In the aftermath of a mass shooting, the sole survivor narrating Neil LaBute's "The Break of Noon" at City Garage resolves to mend his selfish ways, attributing his escape to divine intervention.
Don't expect miracles, though. While characteristically merciless in its skewering of social hypocrisy, this 2010 character study isn't the sharpest knife in LaBute's playwriting drawer. For one thing, the badly-behaved American male under the microscope this time out is even more generic than usual, albeit by design.
In an opening monologue recounting the lunchtime massacre of his co-workers by an unhinged ex-employee, an ordinary low-level office manager aptly named John Smith (George Villas) points to his own insignificance as proof of God's limitless grace in singling him out for survival. Smith says all the right things — even denying his own heroism makes him seem all the more heroic.
Naturally, there's another shoe to drop — it's a LaBute play — and Villas' excellent performance systematically exposes the cracks in Smith's professed redemption. Bad habits reemerge in his serial encounters with a sleazy lawyer (Kat Johnston), his skeptical ex-wife (Kristina Drager), his tacky mistress (Katrina Nelson), a cynical talk show host (Courtney Clonch), a shooting victim's daughter (Nicole Gerth) and a suspicious cop (Alex Pike) whose interrogation gives new meaning to "getting in your face" thanks to inventive video projections by Anthony M. Sannazaro.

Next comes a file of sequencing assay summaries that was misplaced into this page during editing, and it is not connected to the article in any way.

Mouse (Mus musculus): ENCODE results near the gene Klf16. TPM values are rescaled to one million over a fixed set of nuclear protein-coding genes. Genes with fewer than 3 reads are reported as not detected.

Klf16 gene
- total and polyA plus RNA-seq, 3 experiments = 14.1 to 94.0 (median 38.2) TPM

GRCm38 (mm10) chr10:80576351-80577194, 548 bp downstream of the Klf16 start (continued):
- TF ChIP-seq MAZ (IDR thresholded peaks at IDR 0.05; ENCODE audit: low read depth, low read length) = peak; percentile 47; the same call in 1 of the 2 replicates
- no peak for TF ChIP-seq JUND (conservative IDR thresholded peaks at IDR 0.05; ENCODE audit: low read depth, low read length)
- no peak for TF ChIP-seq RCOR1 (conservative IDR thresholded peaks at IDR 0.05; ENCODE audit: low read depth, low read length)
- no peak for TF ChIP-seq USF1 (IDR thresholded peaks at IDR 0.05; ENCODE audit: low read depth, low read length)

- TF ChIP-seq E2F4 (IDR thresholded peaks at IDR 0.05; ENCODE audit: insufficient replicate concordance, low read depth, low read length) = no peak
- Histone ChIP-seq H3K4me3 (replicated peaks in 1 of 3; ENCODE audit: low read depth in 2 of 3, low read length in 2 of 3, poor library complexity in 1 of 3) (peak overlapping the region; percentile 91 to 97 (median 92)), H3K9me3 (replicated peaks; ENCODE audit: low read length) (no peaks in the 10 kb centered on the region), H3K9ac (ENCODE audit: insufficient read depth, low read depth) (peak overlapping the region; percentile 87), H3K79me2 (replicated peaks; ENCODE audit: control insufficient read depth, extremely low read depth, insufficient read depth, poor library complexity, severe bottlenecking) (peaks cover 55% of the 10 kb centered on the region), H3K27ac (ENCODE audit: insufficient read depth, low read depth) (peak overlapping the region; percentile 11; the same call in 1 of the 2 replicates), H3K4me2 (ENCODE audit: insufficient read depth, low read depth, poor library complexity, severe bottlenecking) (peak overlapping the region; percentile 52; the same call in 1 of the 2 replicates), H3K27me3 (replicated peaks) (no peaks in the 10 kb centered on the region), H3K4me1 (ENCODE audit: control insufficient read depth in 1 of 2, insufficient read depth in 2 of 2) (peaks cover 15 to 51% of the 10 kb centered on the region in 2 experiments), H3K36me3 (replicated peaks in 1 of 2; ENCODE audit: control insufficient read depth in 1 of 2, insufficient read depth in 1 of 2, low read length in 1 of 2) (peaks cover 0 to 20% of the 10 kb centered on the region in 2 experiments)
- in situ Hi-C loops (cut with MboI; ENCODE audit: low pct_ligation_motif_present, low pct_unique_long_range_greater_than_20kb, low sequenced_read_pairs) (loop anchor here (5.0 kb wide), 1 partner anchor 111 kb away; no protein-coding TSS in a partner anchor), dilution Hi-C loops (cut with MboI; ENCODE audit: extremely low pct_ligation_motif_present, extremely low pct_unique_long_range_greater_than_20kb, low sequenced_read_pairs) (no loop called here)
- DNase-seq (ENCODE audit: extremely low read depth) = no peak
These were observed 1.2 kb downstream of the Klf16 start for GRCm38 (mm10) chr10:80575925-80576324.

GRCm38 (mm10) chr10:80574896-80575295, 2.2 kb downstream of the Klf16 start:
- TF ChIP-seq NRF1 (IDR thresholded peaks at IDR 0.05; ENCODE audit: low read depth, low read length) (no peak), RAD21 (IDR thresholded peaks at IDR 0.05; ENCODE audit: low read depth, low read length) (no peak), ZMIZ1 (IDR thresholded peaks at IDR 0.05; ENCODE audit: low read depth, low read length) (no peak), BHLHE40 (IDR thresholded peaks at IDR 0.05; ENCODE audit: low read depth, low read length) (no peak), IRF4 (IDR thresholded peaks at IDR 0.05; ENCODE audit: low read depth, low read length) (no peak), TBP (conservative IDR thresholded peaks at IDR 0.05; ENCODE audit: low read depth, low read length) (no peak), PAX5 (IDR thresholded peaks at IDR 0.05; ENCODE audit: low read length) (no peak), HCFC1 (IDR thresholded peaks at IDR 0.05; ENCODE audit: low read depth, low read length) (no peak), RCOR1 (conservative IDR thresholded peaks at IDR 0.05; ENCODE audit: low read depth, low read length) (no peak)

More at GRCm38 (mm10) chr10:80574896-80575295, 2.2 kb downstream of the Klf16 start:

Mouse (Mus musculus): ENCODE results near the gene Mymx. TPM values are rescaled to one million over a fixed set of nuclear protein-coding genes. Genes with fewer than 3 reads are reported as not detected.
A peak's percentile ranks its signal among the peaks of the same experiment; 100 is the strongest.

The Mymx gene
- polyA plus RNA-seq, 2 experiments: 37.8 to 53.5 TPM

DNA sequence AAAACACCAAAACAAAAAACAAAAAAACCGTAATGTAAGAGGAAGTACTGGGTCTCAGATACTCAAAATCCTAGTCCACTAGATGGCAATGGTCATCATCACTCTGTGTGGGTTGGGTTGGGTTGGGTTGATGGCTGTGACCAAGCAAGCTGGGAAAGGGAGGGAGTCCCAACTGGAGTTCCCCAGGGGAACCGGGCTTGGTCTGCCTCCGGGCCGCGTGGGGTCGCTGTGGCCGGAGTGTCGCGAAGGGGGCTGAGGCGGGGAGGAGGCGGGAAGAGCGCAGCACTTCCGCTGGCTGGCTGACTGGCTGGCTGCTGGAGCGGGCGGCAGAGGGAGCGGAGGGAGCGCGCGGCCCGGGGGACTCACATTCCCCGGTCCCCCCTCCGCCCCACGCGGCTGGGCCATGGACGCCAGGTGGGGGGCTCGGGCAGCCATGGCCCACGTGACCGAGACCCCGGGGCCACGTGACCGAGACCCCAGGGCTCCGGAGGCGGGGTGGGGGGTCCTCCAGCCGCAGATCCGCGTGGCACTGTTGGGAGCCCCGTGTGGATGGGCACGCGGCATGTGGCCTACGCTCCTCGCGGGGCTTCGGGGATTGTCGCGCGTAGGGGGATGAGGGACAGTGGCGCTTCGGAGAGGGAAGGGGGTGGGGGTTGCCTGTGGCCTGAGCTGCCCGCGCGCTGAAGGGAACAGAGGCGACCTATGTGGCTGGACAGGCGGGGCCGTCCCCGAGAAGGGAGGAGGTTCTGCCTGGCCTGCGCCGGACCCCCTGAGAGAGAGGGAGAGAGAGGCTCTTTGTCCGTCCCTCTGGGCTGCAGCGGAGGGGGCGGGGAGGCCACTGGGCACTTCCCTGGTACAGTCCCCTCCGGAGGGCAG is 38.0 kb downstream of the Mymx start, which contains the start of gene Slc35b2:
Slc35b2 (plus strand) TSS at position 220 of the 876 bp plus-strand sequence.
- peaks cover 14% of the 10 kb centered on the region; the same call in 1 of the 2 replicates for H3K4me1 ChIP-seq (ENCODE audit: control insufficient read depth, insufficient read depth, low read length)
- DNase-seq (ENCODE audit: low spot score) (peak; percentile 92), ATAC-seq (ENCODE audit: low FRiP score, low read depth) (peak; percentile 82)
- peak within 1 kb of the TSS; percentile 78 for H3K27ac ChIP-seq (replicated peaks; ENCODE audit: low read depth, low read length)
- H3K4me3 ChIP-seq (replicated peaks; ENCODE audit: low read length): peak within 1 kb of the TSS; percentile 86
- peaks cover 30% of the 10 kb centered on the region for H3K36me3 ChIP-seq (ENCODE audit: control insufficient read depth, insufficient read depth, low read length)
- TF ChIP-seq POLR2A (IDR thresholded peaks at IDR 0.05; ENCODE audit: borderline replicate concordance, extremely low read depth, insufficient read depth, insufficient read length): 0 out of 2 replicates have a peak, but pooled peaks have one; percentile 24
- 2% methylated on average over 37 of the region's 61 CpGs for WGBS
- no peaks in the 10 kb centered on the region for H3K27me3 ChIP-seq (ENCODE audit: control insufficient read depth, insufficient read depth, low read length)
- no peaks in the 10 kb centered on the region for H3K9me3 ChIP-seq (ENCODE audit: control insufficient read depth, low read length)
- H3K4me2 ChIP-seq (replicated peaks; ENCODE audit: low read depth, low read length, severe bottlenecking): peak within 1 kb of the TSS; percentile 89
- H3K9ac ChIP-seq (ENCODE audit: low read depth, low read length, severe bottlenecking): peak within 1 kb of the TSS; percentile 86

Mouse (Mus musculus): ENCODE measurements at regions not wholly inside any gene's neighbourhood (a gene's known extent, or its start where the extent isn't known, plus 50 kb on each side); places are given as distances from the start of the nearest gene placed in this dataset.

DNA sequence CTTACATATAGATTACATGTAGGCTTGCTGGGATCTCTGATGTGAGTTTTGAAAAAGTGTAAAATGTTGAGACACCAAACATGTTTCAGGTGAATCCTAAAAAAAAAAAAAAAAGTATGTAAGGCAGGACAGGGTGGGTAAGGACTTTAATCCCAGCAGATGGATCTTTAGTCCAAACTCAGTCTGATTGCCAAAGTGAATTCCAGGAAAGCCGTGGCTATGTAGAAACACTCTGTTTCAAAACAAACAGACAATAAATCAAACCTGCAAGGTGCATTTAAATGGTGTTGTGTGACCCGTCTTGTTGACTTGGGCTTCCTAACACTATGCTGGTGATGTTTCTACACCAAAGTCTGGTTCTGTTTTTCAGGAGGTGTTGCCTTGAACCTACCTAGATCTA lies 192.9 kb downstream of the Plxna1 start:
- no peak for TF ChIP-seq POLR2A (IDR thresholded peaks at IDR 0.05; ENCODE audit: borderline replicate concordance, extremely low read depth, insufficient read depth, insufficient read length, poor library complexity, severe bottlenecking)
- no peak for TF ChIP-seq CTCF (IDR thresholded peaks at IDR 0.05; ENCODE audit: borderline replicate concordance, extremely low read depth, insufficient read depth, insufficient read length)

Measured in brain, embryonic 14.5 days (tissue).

The ensemble provides impressively detailed characterizations, but these confrontations basically reiterate the same point, that a prevailing ridicule of genuine religious experience makes the "burden of goodness" impossible to carry in the real world.
Director Frédérique Michel and designer Charles A. Duncombe attempt a bit of redemption of their own with a stylish visual deconstruction that amplifies the script's artifice: During the successive encounters, the "on-deck" character perches motionless off to the side.
Still, it feels like running in place (and an unnecessary intermission doesn't help), so that the inevitable LaButean shocking reveal brings more relief than horror.